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I have a few questions about snails (never bought one). What are some of the common types of them? Are there any that you shouldn't keep with a certain fish? Are there certain ones suited for different sized aquariums, water type, PH ect.? Thanks! :-D
 

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I haven't had Mystery or Apple Snails for years; however, many of the snail sites where I lurk recommend nothing smaller than a 10 because of their bioload and size. Some Apple Snails can reach 4".

Nerites, in my experience, are very picky eaters so if you can't provide them with natural algae they probably aren't for you (not you personally :) ). Mine skirt right over algae wafers.

Assassin Snails are pretty easy keepers. I have them, too. They zap all hitchhiking snails. For that reason, I keep my pink Ramshorns in an Assassin Snail-less aquarium. My Assassins eat any and everything. I've seen them on algae wafers, too. I use planting tongs to drop frozen bloodworms in their path when I feed the other tank residents now that I no longer have any bladder or pond snails. They also devour dead shrimp. They do reproduce but not a lot.

Ramshorns are, IMO, beautiful. I keep pink ones. They're pretty prolific but if you're not squeamish, you put the extras in a tank with the Assassins or give them to a pet store as feeder snails.

I keep a small piece of cuttlebone as a calcium source in my tanks. Parameters are dkh of 10; TDS is around 200 and pH is 8.0. I understand these are good parameters and mine are all healthy.
 

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nerites tend to do best with bettas because they have short antennae and stay mostly within the shell opening unlike Mystery snails with super long antennae and massive foot reach. I have one of each and I do grow algae for the nerite when the tank is looking too clean. But I have a half dozen different critters in my tank and the only one who doesn't have a cleaning function is the betta.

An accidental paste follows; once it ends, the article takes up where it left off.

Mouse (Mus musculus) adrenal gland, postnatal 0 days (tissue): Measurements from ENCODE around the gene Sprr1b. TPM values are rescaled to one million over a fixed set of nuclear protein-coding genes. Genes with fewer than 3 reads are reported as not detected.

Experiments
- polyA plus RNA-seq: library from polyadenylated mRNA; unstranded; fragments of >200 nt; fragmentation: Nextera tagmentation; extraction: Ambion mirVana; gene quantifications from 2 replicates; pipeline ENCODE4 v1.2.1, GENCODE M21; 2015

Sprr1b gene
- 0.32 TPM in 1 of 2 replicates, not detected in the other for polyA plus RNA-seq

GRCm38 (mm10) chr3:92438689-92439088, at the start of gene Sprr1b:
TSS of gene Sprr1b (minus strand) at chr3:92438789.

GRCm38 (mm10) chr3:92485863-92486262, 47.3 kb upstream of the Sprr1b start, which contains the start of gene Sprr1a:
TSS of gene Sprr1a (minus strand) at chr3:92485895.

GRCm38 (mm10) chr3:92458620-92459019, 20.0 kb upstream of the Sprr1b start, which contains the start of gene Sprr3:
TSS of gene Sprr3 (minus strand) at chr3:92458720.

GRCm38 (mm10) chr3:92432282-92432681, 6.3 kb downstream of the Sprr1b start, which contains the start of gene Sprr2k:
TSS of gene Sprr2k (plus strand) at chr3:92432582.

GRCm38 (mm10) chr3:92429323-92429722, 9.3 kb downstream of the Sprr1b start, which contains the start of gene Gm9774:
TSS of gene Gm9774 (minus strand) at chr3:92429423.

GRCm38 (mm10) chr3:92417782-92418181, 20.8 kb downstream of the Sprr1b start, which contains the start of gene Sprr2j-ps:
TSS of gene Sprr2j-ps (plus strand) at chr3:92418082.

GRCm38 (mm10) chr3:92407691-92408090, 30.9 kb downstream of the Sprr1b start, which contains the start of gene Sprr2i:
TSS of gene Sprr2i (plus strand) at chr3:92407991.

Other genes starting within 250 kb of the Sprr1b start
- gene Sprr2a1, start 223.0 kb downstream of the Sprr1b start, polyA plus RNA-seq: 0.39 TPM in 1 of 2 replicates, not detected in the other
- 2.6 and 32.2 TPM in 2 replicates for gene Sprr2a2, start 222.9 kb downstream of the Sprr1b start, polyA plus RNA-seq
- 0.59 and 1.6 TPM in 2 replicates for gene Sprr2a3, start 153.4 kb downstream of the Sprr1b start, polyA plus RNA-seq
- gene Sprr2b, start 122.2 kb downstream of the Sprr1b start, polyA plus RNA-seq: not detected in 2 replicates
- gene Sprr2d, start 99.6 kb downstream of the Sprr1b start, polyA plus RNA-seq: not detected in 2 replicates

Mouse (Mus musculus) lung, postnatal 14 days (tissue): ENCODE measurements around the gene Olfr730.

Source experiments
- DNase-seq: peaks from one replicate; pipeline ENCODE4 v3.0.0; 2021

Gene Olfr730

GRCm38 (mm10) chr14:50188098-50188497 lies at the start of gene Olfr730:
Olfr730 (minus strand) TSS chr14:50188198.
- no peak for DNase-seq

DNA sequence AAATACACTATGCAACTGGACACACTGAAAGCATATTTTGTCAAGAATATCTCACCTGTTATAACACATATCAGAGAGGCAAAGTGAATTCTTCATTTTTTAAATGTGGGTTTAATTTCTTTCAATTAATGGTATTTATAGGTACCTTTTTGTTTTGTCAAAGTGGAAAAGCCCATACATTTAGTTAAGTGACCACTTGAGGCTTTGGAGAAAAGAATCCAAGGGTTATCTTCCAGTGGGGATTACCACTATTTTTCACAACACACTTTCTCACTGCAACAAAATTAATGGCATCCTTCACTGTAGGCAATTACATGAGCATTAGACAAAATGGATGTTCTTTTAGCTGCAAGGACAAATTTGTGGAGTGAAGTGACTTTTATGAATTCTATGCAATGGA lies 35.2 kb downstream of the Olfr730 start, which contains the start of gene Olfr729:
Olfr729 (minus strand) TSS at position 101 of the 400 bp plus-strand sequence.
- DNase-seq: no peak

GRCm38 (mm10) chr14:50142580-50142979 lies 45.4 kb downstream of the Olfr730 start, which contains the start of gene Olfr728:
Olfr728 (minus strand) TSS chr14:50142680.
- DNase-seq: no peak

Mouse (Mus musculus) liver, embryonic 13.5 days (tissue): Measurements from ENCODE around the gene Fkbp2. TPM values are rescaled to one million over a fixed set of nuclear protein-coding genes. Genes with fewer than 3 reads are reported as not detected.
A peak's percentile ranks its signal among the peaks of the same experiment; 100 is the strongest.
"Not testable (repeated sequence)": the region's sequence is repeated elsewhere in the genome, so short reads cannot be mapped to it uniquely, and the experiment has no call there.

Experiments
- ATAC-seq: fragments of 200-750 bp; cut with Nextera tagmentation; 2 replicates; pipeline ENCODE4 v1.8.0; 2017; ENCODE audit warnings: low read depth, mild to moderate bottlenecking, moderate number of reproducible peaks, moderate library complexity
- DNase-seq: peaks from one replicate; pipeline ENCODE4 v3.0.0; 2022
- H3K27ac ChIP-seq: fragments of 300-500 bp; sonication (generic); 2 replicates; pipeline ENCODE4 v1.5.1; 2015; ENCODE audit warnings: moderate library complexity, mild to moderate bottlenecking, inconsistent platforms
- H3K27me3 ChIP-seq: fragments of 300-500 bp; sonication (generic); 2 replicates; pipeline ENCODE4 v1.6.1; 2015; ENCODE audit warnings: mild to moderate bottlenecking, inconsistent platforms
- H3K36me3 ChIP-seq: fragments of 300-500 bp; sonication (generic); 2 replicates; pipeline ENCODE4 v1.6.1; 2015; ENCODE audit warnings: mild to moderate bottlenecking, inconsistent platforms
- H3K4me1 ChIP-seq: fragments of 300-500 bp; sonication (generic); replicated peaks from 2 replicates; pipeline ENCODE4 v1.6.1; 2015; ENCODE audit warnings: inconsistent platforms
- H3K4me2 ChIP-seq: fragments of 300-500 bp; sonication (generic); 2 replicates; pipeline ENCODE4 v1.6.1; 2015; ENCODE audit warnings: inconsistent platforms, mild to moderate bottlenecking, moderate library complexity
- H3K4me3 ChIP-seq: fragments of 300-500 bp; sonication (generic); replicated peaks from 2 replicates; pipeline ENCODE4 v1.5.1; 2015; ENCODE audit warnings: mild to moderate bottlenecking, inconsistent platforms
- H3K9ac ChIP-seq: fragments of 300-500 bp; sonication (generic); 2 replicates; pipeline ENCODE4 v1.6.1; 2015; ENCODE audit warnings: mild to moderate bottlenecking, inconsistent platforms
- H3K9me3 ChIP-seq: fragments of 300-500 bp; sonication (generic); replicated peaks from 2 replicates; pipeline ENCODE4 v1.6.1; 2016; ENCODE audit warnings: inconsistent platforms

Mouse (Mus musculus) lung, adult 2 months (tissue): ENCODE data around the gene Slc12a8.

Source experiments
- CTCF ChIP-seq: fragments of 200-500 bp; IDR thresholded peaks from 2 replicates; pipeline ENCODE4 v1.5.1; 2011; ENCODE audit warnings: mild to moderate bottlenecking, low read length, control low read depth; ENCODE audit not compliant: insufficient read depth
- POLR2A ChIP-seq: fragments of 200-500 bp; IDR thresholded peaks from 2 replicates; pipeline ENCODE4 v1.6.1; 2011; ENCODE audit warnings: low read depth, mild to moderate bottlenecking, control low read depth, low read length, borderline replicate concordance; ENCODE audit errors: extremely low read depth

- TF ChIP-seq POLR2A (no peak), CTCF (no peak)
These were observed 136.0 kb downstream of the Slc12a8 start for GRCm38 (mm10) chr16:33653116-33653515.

Some bettas and other fish will attack the snails and nip at the mystery snail parts that stick out. Assassin snails eat the tiny ones like ramshorns and bladder snails as do some other fish, but so far my betta has left them alone.

Nerites have low bioloads and can be kept in smaller tanks easier than mystery snails. Nerites are usually named by the shell pattern, but they are all the same.

All those above clean the tank. Pagoda snails are the only other snail I know anything about, but they will eat live plants and they have spikes on the shell so if you have a betta who pokes new things you may have an issue.
 

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Common types depend on your area I guess. The most I've seen at stores here are nerites meanwhile apple snails had to be shipped by a private seller. Have a gander at your petshops/fish stores and find the ones they stock the most. Look up their care sheets and find ones that fit your tank and your water prams.
 

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Mystery snails are a lot of fun! They have personalities in a way you'd never expect from a snail, plus they move FAST. I can turn around for a moment and find my snail in a completely different part of the tank.

My nerite was much less interesting to watch (unless he was eating against the side of the tank -- watching his mouth was awesome), and pooped more than the mystery snail and my fish added together (yes, I could tell which was his, his poop was a different color). As others have said, they can be very picky eaters, and some will refuse to eat algae wafers and starve if there is not enough algae in the tank.